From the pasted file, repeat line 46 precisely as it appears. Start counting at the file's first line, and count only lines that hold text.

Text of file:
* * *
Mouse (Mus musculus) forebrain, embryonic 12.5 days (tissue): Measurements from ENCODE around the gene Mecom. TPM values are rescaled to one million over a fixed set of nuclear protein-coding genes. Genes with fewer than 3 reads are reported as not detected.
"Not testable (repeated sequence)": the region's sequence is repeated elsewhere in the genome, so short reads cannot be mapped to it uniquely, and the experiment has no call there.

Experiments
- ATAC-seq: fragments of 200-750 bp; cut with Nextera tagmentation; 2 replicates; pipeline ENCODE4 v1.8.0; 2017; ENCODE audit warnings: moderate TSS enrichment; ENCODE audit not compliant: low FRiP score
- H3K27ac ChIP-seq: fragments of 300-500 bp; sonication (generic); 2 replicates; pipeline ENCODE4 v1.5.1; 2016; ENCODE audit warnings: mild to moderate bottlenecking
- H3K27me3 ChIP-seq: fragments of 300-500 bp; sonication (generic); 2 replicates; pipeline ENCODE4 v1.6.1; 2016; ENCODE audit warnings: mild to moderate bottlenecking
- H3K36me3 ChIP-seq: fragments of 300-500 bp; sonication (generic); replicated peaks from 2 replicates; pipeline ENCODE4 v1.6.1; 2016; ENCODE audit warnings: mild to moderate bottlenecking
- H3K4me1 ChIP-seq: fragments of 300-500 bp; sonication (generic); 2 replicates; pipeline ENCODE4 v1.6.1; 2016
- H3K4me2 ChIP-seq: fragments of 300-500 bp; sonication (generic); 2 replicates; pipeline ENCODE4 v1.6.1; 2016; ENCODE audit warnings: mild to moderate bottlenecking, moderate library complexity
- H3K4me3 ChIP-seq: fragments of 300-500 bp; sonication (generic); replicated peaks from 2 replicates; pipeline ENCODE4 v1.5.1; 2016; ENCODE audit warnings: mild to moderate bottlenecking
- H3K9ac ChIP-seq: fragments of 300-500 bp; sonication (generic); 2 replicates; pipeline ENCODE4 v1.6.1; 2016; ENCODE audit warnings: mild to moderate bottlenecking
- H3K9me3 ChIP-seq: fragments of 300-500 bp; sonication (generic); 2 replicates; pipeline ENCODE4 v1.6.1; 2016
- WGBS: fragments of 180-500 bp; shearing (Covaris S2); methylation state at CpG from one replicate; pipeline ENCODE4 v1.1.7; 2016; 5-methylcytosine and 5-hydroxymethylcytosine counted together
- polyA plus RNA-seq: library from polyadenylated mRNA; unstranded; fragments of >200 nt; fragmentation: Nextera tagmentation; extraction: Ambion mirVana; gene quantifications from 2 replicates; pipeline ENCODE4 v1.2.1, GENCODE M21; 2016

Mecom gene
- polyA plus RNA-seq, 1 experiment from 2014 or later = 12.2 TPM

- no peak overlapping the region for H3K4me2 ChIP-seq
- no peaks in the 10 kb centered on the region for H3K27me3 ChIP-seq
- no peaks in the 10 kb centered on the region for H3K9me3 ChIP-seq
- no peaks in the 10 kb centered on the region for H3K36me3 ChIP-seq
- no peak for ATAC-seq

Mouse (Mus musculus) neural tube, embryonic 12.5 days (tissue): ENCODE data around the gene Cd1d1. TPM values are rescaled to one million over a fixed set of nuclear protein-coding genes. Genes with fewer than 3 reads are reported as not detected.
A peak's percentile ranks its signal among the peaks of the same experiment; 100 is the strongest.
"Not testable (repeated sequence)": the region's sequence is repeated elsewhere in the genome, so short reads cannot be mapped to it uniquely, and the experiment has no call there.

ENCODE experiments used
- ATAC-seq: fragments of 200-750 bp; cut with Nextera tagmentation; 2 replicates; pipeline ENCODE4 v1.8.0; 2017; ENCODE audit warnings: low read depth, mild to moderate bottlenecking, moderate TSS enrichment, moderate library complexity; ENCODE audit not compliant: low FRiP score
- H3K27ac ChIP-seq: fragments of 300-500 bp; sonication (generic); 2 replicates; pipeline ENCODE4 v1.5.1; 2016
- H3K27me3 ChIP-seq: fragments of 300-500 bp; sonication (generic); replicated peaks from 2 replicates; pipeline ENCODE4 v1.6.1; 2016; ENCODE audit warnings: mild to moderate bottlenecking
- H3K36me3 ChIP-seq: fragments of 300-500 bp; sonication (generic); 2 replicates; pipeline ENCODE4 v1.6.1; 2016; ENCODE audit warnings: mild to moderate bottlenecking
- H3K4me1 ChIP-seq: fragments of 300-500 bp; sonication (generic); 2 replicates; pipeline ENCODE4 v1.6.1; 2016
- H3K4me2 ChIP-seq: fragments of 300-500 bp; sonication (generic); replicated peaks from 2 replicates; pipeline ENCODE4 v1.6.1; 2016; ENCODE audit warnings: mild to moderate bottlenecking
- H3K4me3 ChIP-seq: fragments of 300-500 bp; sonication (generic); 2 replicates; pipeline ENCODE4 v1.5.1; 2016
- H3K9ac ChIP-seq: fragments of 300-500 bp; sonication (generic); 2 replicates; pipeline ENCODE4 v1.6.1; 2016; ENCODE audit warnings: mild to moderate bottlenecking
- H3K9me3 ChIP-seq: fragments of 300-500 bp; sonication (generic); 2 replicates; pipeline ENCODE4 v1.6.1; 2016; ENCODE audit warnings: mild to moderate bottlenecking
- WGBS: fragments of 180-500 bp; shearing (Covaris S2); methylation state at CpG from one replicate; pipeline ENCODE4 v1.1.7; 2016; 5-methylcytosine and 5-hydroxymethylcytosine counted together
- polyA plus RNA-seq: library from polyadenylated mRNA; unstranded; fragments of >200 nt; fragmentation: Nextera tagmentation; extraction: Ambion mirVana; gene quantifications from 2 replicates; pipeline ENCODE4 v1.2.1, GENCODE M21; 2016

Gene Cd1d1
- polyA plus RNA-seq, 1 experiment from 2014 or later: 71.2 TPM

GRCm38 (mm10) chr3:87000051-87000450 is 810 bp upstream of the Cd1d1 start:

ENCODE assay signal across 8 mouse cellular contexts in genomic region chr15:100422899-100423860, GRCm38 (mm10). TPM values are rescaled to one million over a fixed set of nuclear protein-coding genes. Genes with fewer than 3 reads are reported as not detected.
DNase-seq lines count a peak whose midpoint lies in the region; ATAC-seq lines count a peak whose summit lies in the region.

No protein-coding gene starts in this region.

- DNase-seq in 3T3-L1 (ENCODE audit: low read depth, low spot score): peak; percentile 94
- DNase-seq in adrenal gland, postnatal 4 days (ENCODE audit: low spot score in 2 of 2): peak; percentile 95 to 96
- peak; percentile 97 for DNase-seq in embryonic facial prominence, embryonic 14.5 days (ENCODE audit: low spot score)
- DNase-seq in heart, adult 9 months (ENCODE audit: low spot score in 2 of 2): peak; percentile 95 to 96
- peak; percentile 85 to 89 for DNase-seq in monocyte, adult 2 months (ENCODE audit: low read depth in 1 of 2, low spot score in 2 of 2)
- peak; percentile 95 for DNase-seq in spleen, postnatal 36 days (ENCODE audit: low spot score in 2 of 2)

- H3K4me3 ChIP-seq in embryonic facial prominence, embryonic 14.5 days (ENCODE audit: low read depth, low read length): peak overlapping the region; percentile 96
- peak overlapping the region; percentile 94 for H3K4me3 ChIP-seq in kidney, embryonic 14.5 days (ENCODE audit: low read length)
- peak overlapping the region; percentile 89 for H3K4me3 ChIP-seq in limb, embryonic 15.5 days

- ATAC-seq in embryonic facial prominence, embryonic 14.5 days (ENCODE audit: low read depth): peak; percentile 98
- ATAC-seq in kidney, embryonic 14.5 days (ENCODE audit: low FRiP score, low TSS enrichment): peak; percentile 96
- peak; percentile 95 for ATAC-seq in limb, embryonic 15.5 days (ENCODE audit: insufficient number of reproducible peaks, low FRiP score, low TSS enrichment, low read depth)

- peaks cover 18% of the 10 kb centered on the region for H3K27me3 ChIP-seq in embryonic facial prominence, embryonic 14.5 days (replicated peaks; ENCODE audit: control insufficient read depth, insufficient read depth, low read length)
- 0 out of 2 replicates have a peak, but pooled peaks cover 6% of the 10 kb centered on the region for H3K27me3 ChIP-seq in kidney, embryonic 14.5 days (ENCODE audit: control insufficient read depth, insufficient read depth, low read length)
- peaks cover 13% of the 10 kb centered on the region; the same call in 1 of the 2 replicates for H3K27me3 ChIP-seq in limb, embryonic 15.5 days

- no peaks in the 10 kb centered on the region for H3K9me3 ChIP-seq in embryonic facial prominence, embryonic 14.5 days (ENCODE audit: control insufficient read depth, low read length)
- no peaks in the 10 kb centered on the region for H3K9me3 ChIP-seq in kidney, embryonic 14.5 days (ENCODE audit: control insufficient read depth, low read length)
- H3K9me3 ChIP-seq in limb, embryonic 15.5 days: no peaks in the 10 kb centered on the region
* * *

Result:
- DNase-seq in heart, adult 9 months (ENCODE audit: low spot score in 2 of 2): peak; percentile 95 to 96